Unlikely Similes

Winston Churchill said that playing golf was “like chasing a quinine pill around a cow pasture.”

For twenty years I’ve stared my level best
To see if evening — any evening — would suggest
A patient etherised upon a table;
In vain. I simply wasn’t able.

— C.S. Lewis

In 1910, unable to get his one-act play “The First Poet” published, George Sterling prevailed on his friend Jack London to publish it under his own name. London resisted, pointing out that Sterling had already shown the play to Herbert Heron and Mike Williams, who would recognize it. He wrote:

“Your showing ‘The First Poet’ to Heron and Williams, and then coming on and asking me to father it, is equivalent to exposing your penis to a couple of 90¢ alarm clocks, and then trying to rape a quail. I’m the quail. And if I let you rape me, both alarm clocks would immediately go off and tell the news to the world.”

Eventually he relented, and “The First Poet” appeared in the Century Magazine in June 1911 under London’s name. The fact of Sterling’s authorship came to light only later.

Niche Publishing

The Epworth Instigator, a monthly publication in Santa Monica, edited by Saml. Carlisle, has probably the smallest sworn circulation statement of any paper in the United States. According to the sworn statement, Forrest Harris, the business manager, says that the number of copies printed and circulated for the month of August, 1907, was one.

The paper is published in the interests of the Epworth league here, and the only copy is taken to the meeting and read aloud, advertisements and all.

Printers’ Ink, Oct. 16, 1907

(Thanks, Craig.)

Muse Be Damned

https://commons.wikimedia.org/wiki/File:Anthony_Trollope.jpg

Anthony Trollope established himself as one of the world’s most prolific novelists while holding down a 30-year career as a full-time civil servant.

He did this by simply demanding it of himself. Even while traveling he rose at 5:30 each morning and worked for three hours, “allowing himself no mercy,” counting words as he went and noting his progress on a chart, “so that if at any time I have slipped into idleness for a day or two, the record of that idleness has been there, staring me in the face, and demanding of me increased labour, so that the efficiency might be supplied.” He disdained inspiration: “To me it would not be more absurd if the shoemaker were to wait for inspiration, or the tallow-chandler for the divine moment of melting.”

“All those I think who have lived as literary men — working daily as literary labourers — will agree with me that three hours a day will produce as much as a man ought to write,” he wrote in his autobiography. “But then he should so have trained himself that he shall be able to work continuously during those three hours — so have tutored his mind that it shall not be necessary for him to sit nibbling his pen, and gazing at the wall before him, till he shall have found the words with which he wants to express his ideas. It had at this time become my custom … to write with my watch before me, and to require from myself 250 words every quarter of an hour. I have found that the 250 words have been forthcoming as regularly as my watch went.”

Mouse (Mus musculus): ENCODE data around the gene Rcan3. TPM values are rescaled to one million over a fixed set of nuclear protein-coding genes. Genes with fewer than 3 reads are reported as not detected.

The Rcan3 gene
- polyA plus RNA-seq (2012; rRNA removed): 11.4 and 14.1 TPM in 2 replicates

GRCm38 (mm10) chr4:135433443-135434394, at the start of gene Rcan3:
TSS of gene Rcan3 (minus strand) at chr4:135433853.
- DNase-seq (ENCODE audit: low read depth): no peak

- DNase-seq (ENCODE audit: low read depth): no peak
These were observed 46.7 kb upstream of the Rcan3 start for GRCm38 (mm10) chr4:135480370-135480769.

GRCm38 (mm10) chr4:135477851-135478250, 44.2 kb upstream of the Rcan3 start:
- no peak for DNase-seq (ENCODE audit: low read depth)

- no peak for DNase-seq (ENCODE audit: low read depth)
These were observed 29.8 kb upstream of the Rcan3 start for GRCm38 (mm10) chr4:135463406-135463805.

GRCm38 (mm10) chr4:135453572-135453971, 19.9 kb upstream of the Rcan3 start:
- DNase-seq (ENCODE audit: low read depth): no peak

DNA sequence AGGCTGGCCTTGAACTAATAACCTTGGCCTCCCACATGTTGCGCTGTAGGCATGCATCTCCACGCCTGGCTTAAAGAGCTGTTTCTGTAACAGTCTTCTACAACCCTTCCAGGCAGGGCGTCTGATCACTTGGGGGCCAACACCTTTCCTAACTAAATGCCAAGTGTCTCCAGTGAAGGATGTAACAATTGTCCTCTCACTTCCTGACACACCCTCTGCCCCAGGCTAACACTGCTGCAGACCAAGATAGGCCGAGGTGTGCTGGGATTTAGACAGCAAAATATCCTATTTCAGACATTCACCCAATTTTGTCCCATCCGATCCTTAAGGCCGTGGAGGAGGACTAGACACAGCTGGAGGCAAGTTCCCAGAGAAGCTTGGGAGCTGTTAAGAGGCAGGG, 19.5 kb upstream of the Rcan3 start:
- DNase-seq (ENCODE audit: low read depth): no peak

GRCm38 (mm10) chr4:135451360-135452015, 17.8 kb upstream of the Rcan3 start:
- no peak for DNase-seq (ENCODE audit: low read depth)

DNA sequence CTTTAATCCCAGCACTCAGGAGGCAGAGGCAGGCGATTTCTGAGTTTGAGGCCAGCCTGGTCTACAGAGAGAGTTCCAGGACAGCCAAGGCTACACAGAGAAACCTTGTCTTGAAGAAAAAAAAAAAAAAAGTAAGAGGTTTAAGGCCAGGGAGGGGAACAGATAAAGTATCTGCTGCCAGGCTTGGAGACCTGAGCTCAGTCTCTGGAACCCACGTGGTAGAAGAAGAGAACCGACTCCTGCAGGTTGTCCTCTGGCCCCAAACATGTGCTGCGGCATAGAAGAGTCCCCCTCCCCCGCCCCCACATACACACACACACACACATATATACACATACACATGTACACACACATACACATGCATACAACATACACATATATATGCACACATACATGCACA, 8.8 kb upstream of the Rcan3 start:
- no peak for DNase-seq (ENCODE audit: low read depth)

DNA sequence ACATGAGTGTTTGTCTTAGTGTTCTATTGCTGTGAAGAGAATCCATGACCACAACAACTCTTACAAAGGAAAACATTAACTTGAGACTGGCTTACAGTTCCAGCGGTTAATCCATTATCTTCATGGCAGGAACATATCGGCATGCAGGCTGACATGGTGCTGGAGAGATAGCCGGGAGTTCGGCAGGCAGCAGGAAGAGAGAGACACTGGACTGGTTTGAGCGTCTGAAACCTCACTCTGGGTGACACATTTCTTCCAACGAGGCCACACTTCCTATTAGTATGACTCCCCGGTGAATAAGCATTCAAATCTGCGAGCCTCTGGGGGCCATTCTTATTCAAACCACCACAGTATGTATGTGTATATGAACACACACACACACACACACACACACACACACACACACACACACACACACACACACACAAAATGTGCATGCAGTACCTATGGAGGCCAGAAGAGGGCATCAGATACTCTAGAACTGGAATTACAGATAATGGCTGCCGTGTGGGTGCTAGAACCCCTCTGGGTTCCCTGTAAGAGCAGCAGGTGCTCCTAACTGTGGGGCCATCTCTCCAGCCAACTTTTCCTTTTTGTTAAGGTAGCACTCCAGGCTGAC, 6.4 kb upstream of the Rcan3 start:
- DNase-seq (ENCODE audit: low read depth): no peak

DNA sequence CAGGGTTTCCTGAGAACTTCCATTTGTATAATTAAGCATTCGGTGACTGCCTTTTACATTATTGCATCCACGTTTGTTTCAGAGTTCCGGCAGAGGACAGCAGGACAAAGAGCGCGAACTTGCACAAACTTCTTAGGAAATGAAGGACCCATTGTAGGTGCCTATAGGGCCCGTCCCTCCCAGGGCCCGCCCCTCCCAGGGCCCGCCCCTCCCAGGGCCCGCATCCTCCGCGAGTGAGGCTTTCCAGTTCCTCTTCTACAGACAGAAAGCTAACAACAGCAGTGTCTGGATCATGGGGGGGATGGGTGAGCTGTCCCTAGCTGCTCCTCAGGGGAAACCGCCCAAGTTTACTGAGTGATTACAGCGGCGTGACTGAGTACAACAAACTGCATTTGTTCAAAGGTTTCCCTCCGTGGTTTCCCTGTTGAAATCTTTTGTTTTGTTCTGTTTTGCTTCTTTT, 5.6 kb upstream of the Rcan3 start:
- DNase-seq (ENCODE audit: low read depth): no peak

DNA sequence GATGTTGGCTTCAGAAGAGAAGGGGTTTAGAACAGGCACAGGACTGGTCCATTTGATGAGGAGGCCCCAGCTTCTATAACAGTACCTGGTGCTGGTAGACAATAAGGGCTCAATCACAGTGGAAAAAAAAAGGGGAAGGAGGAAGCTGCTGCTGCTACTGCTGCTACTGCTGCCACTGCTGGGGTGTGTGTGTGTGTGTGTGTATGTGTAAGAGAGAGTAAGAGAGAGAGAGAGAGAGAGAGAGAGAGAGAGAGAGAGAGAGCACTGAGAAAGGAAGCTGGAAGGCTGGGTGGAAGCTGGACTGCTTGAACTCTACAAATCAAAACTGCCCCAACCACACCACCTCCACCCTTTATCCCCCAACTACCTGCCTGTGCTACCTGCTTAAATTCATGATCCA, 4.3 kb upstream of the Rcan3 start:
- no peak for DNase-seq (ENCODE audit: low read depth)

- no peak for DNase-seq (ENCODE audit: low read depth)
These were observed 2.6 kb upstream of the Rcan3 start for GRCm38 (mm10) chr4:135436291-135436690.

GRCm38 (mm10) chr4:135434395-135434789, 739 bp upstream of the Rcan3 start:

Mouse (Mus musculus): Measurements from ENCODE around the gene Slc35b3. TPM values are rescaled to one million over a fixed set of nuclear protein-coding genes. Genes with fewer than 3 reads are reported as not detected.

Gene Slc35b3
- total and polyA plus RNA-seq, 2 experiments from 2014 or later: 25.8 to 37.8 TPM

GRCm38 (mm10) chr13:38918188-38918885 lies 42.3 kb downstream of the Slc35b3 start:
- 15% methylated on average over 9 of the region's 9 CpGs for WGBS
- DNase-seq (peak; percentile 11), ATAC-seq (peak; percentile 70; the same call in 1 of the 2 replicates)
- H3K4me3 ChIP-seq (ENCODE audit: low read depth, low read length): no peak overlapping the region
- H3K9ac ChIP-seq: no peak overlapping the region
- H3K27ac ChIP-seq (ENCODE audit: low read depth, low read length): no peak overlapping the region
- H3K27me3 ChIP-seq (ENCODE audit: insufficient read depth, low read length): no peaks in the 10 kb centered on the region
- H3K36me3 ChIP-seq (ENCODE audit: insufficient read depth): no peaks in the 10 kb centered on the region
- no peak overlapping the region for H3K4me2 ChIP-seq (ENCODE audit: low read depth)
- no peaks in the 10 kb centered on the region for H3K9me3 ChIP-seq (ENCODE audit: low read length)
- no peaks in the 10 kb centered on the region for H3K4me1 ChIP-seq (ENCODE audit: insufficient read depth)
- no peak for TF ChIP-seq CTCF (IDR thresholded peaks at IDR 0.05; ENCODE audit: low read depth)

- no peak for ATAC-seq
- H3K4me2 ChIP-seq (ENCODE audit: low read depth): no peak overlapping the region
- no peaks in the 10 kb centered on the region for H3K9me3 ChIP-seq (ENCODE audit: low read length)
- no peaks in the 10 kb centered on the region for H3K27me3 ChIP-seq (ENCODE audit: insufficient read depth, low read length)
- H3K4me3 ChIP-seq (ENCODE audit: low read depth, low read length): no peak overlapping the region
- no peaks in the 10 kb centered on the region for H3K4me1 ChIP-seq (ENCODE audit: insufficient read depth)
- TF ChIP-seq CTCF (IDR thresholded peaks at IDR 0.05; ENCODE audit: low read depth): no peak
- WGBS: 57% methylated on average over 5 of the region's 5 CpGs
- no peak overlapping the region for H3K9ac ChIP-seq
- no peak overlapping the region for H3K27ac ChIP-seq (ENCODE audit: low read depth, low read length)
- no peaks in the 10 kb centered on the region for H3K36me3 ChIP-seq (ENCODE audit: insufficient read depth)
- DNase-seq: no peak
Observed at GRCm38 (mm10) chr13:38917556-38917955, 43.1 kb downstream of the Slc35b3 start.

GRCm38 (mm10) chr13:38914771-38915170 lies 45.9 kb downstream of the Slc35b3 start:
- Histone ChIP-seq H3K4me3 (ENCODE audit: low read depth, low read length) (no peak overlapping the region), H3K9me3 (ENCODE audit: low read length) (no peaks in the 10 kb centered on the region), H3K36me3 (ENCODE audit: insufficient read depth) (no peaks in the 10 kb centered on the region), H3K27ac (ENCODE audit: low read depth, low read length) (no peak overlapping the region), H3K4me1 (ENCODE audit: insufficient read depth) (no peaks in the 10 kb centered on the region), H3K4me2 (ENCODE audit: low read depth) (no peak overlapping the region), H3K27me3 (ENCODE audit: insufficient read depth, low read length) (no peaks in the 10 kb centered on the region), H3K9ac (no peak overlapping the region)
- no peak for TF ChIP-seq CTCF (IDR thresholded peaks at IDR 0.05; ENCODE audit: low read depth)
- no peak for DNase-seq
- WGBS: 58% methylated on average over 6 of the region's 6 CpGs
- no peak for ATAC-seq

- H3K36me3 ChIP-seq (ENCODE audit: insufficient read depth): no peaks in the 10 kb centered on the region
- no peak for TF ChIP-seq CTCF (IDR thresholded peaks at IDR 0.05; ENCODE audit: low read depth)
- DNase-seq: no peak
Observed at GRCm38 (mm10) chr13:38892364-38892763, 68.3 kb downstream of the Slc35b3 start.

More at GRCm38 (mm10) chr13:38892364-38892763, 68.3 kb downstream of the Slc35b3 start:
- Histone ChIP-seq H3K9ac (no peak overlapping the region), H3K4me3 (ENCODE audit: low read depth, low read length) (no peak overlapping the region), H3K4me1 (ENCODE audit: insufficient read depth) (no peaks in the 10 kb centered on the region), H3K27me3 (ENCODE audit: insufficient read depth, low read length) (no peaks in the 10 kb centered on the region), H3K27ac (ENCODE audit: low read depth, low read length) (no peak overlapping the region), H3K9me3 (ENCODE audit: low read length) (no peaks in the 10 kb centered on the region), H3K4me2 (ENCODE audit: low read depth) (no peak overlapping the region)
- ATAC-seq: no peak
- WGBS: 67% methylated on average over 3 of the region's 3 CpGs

His brother Tom said, “Work to him was a necessity and a satisfaction. He used often to say he envied me the capacity for being idle.”

Stage Business

https://commons.wikimedia.org/wiki/File:Attributed_to_Benjamin_West_and_studio_Romeo_and_Juliet.jpg

The goal of the Shakespeare programming language is to create code that reads like a Shakespearean play: Variables are “characters” that interact through dialogue, constants are represented by nouns and adjectives, and if/then statements are phrased as questions. (Insulting Macbeth assigns him a negative value.) Act and scene numbers serve as GOTO labels, and characters can tell one another to “remember” or “recall” values. The phrases “Open your heart” and “Speak your mind” output a variable’s numerical value and the corresponding ASCII character, respectively.

This program prints the phrase HELLO WORLD:

Romeo, a young man with a remarkable patience.
Juliet, a likewise young woman of remarkable grace.
Ophelia, a remarkable woman much in dispute with Hamlet.
Hamlet, the flatterer of Andersen Insulting A/S.

                   Act I: Hamlet's insults and flattery.
                   Scene I: The insulting of Romeo.
[Enter Hamlet and Romeo]
Hamlet:
You lying stupid fatherless big smelly half-witted coward! You are as
stupid as the difference between a handsome rich brave hero and thyself!
Speak your mind!
You are as brave as the sum of your fat little stuffed misused dusty
old rotten codpiece and a beautiful fair warm peaceful sunny summer's
day. You are as healthy as the difference between the sum of the
sweetest reddest rose and my father and yourself! Speak your mind!
You are as cowardly as the sum of yourself and the difference
between a big mighty proud kingdom and a horse. Speak your mind.
Speak your mind!
[Exit Romeo]
                   Scene II: The praising of Juliet.
[Enter Juliet]
Hamlet:
Thou art as sweet as the sum of the sum of Romeo and his horse and his
black cat! Speak thy mind!
[Exit Juliet]
                   Scene III: The praising of Ophelia.
[Enter Ophelia]
Hamlet:
Thou art as lovely as the product of a large rural town and my amazing
bottomless embroidered purse. Speak thy mind!
Thou art as loving as the product of the bluest clearest sweetest sky
and the sum of a squirrel and a white horse. Thou art as beautiful as
the difference between Juliet and thyself. Speak thy mind!
[Exeunt Ophelia and Hamlet]

                   Act II: Behind Hamlet's back.
                   Scene I: Romeo and Juliet's conversation.
[Enter Romeo and Juliet]
Romeo:
Speak your mind. You are as worried as the sum of yourself and the
difference between my small smooth hamster and my nose. Speak your
mind!
Juliet: